Colleges and universities have been subject to the Gramm-Leach-Bliley Act (GLBA) Safeguards Rule for almost 20 years. Yet, without a strong enforcement mechanism most institutions have not assessed their own compliance.
For the first time, the United States Office of Management and Budget (OMB) included audit objectives for colleges and universities concerning compliance with the Safeguards Rule in the Single Audit Compliance Supplement for 2019. The Safeguards Rule requires institutions to protect sensitive financial data about students and parents/guardians by implementing several controls and processes. Listen in to the recorded webinar as our higher education and cybersecurity specialists explore the GLBA requirements, the new Single Audit testing and share case studies on compliance
Key learning objectives:
For more information on this topic, or to learn how Baker Tilly specialists can help, contact our team.
Continue reading to view frequently asked questions.
1) Are there specific trainings (including the length of trainings) are required? I'm specifically curious anything other than FERPA. Also, would it be different for CA schools? Thank you.
Training is a required part of the GLBA per the Safeguards Rule.
However, there are no specific requirements for the content of the training or the administration of the training. Institutions should determine the types and lengths of training to address their institution’s specific risks and requirements.
2) As it relates to vendors, how would you go about current contracts with vendors that don't have security controls language in them? Wait until they expire? Amend them as soon as possible?
Baker Tilly recommends reviewing existing contracts on a periodic basis and working with vendors to update contractual language as needed. Since Baker Tilly is not a law firm, we recommend you work with legal counsel to determine next steps for your institution.
3) Can we have delegated two people?
Sure, more than one person can be delegated the information security program coordinator role. However, Baker Tilly recommends you explicitly name the person(s) who will coordinate the program within the written information security program. Naming a committee or group does not allow for any accountability for the information security program.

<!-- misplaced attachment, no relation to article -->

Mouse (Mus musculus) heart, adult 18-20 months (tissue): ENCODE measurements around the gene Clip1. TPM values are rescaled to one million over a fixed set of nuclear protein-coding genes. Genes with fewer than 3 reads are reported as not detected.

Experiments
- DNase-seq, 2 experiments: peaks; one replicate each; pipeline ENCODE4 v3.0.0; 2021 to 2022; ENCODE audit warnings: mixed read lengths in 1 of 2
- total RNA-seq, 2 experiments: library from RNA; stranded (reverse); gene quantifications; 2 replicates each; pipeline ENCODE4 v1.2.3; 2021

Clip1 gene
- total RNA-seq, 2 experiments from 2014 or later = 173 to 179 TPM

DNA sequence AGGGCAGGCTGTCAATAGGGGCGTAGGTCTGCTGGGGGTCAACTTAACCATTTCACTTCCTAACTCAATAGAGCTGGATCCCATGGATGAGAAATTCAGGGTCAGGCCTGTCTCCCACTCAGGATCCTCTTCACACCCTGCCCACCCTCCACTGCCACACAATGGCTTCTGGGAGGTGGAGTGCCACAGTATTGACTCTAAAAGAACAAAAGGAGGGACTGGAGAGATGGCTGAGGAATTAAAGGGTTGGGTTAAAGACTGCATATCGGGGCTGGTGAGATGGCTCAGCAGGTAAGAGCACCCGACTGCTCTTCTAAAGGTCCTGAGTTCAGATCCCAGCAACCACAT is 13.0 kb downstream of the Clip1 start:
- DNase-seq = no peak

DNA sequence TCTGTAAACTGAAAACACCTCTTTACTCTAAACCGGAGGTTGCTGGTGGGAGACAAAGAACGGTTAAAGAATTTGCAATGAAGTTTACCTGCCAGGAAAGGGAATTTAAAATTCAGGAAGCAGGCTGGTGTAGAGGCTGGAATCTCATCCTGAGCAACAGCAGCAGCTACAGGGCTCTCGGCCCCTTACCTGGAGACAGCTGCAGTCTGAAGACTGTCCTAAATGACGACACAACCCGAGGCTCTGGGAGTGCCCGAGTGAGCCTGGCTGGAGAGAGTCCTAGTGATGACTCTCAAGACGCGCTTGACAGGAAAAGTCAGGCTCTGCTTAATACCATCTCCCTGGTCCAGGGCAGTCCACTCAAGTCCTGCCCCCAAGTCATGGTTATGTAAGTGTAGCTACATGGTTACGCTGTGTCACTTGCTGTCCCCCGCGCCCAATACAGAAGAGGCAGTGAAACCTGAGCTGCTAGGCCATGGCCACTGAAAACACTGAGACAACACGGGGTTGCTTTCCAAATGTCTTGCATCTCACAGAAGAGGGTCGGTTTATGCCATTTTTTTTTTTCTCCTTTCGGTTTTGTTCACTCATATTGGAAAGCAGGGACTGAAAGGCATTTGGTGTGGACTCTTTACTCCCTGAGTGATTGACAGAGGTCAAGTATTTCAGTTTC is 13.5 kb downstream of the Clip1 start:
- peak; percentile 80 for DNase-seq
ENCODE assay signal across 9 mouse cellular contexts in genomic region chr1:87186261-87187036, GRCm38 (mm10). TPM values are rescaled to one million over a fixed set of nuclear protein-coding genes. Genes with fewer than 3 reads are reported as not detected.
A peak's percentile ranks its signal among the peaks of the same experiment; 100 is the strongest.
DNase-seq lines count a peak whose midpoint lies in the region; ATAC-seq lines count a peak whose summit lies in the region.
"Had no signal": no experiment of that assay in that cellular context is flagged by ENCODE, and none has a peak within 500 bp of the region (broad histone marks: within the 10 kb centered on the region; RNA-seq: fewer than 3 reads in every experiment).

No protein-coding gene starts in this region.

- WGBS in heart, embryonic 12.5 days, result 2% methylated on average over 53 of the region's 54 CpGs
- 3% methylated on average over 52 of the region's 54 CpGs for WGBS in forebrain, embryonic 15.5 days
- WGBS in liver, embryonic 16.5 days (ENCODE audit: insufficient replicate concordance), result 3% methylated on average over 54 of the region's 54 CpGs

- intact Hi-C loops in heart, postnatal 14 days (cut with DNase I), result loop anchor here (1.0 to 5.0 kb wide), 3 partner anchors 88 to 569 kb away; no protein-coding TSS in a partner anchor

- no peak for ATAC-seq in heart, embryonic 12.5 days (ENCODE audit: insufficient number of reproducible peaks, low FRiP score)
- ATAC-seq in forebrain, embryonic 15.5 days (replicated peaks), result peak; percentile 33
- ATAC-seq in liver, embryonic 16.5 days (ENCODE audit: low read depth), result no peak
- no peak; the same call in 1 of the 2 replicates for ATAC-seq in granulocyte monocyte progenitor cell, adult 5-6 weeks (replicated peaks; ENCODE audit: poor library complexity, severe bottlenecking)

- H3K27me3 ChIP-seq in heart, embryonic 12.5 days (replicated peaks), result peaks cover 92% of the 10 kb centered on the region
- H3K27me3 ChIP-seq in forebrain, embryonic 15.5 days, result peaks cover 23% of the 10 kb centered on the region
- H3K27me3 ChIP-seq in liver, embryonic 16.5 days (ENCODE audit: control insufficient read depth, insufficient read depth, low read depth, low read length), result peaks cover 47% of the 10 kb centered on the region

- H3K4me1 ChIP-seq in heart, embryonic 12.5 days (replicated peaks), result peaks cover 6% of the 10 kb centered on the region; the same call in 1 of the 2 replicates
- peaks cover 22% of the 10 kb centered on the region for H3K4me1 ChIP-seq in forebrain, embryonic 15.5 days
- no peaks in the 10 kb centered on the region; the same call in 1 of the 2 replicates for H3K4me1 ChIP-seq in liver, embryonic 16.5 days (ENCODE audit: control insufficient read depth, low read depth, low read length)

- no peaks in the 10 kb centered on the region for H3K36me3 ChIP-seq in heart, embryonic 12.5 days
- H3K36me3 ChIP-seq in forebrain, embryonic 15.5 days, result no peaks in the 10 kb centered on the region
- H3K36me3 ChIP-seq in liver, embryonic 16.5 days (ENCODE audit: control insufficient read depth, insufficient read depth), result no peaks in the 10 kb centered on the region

4) Can you provide the reference documents where the SEC has said if an IHE complies with FERPA they have complied with GLBA?
This is addressed in as part of the GLBA per the Privacy Rule.
Additional information can also be found at NACUBO’s site.
5) Clarification...are we to identify one risk or one safeguard?
GLBA requires that the institution has identified and implemented safeguards to address the identified risks. The Single Audit Compliance Supplement guidance for the external auditors asks the auditors to verify that the institutions has identified at least one safeguard for each identified risk.
It is a reasonable expectation that you will have many risks documented in your risk assessment. And for each risk it is likely that you would have many safeguards documented. However, many safeguards will probably address multiple risks, which is to be expected.
6) Could you provide clarification on your earlier comment related to FERPA and how that relates to GLBA?
See question/answer #4 above.
7) Did you say NIST 171?
National Institute of Standards and Technology (NIST) Special Publication (SP) 800-171 Revision 1, Protecting Controlled Unclassified Information in Nonfederal Systems and Organizations. This is specifically recommended, but at this time not required, by the Department of Education in the 2016 Dear Colleague Letter (DCL) GEN-16-12 on Protecting Student Information (see link).
8) Do you find the designated personnel responsible for coordinating the information security program is the CISO?
Baker Tilly has seen certain institutions designate the CISO and other institutions designate a person in the financial aid office and other institutions designate the CFO. Baker Tilly recommends the designee(s) have the appropriate level of authority to adequately coordinate the program, which includes decision making responsibilities.
9) Do you know of Universities that have been fined under GLBA recently? Or other enforcement?
Baker Tilly is unaware of any specific institutions of higher education that have been fined or faced other enforcement under GLBA. However, with the changes to the new Single Audit Compliance Supplement, this is the first time institutions are being proactively assessed on compliance with GLBA. It is unknown if findings from single audits will result in investigations by the Department of Education.
10) Do you need to be 100% compliant with all 110 NIST requirements to be compliant with GLBA, or is there flexibility to help justify why we may not wish to pursue some of the controls?